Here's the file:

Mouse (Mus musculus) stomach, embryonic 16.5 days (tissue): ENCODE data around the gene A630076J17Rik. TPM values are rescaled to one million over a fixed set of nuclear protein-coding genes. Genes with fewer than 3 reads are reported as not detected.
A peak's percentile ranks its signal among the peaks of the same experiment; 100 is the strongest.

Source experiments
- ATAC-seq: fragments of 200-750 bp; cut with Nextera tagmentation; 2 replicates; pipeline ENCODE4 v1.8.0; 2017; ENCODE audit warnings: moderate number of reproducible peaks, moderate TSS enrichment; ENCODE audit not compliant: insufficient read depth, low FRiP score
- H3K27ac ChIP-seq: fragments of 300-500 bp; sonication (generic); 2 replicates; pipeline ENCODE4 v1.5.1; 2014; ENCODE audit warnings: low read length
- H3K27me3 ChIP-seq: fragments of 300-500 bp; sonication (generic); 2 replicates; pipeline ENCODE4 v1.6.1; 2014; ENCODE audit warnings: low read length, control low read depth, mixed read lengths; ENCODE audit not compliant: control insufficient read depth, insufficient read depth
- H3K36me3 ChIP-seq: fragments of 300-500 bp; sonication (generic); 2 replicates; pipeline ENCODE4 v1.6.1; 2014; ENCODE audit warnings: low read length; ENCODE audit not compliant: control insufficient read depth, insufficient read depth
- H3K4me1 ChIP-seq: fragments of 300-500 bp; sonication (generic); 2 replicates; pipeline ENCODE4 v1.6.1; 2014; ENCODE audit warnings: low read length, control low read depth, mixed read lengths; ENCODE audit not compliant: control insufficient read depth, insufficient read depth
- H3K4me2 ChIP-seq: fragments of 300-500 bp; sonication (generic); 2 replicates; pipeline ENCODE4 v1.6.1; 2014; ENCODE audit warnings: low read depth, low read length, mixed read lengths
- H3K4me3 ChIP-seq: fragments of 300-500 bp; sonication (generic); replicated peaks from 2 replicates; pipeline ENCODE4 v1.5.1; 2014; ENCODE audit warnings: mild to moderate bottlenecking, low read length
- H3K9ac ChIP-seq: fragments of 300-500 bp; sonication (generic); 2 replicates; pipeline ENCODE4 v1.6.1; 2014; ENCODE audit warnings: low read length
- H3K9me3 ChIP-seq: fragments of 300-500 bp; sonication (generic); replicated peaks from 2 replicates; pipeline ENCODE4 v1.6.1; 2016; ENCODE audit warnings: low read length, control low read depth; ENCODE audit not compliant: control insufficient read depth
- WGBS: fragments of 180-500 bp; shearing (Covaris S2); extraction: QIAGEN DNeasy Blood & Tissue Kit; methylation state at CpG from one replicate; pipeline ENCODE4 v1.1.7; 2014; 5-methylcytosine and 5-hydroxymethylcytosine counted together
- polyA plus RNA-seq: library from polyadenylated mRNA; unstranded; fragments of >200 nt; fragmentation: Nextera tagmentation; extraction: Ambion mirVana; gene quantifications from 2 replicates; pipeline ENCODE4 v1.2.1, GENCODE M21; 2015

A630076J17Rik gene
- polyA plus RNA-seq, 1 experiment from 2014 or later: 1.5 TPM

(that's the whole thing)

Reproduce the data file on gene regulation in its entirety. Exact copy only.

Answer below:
Mouse (Mus musculus) stomach, embryonic 16.5 days (tissue): ENCODE data around the gene A630076J17Rik. TPM values are rescaled to one million over a fixed set of nuclear protein-coding genes. Genes with fewer than 3 reads are reported as not detected.
A peak's percentile ranks its signal among the peaks of the same experiment; 100 is the strongest.

Source experiments
- ATAC-seq: fragments of 200-750 bp; cut with Nextera tagmentation; 2 replicates; pipeline ENCODE4 v1.8.0; 2017; ENCODE audit warnings: moderate number of reproducible peaks, moderate TSS enrichment; ENCODE audit not compliant: insufficient read depth, low FRiP score
- H3K27ac ChIP-seq: fragments of 300-500 bp; sonication (generic); 2 replicates; pipeline ENCODE4 v1.5.1; 2014; ENCODE audit warnings: low read length
- H3K27me3 ChIP-seq: fragments of 300-500 bp; sonication (generic); 2 replicates; pipeline ENCODE4 v1.6.1; 2014; ENCODE audit warnings: low read length, control low read depth, mixed read lengths; ENCODE audit not compliant: control insufficient read depth, insufficient read depth
- H3K36me3 ChIP-seq: fragments of 300-500 bp; sonication (generic); 2 replicates; pipeline ENCODE4 v1.6.1; 2014; ENCODE audit warnings: low read length; ENCODE audit not compliant: control insufficient read depth, insufficient read depth
- H3K4me1 ChIP-seq: fragments of 300-500 bp; sonication (generic); 2 replicates; pipeline ENCODE4 v1.6.1; 2014; ENCODE audit warnings: low read length, control low read depth, mixed read lengths; ENCODE audit not compliant: control insufficient read depth, insufficient read depth
- H3K4me2 ChIP-seq: fragments of 300-500 bp; sonication (generic); 2 replicates; pipeline ENCODE4 v1.6.1; 2014; ENCODE audit warnings: low read depth, low read length, mixed read lengths
- H3K4me3 ChIP-seq: fragments of 300-500 bp; sonication (generic); replicated peaks from 2 replicates; pipeline ENCODE4 v1.5.1; 2014; ENCODE audit warnings: mild to moderate bottlenecking, low read length
- H3K9ac ChIP-seq: fragments of 300-500 bp; sonication (generic); 2 replicates; pipeline ENCODE4 v1.6.1; 2014; ENCODE audit warnings: low read length
- H3K9me3 ChIP-seq: fragments of 300-500 bp; sonication (generic); replicated peaks from 2 replicates; pipeline ENCODE4 v1.6.1; 2016; ENCODE audit warnings: low read length, control low read depth; ENCODE audit not compliant: control insufficient read depth
- WGBS: fragments of 180-500 bp; shearing (Covaris S2); extraction: QIAGEN DNeasy Blood & Tissue Kit; methylation state at CpG from one replicate; pipeline ENCODE4 v1.1.7; 2014; 5-methylcytosine and 5-hydroxymethylcytosine counted together
- polyA plus RNA-seq: library from polyadenylated mRNA; unstranded; fragments of >200 nt; fragmentation: Nextera tagmentation; extraction: Ambion mirVana; gene quantifications from 2 replicates; pipeline ENCODE4 v1.2.1, GENCODE M21; 2015

A630076J17Rik gene
- polyA plus RNA-seq, 1 experiment from 2014 or later: 1.5 TPM